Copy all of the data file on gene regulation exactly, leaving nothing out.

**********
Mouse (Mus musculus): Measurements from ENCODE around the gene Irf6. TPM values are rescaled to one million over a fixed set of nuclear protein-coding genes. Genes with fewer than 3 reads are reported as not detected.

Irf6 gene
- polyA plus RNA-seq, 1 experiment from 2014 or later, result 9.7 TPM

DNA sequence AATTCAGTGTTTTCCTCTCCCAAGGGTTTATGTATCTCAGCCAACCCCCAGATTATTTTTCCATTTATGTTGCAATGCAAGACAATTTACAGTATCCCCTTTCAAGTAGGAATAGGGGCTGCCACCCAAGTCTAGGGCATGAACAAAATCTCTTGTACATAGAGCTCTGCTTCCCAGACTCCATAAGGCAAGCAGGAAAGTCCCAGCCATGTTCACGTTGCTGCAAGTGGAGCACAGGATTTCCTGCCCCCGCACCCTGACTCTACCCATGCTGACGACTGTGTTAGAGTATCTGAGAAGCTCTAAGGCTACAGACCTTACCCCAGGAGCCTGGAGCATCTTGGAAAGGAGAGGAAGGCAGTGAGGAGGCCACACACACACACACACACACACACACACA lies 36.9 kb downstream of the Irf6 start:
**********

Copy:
Mouse (Mus musculus): Measurements from ENCODE around the gene Irf6. TPM values are rescaled to one million over a fixed set of nuclear protein-coding genes. Genes with fewer than 3 reads are reported as not detected.

Irf6 gene
- polyA plus RNA-seq, 1 experiment from 2014 or later, result 9.7 TPM

DNA sequence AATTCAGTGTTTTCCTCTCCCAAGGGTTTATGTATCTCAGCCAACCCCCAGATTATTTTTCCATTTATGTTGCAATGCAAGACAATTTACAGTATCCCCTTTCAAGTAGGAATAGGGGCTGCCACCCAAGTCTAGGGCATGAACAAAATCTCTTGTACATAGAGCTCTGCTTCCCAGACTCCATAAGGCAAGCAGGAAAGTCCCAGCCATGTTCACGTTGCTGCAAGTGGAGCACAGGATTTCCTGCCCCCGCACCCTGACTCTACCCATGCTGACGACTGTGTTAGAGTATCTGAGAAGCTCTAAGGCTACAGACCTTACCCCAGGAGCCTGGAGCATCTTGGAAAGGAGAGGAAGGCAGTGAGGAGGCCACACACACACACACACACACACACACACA lies 36.9 kb downstream of the Irf6 start: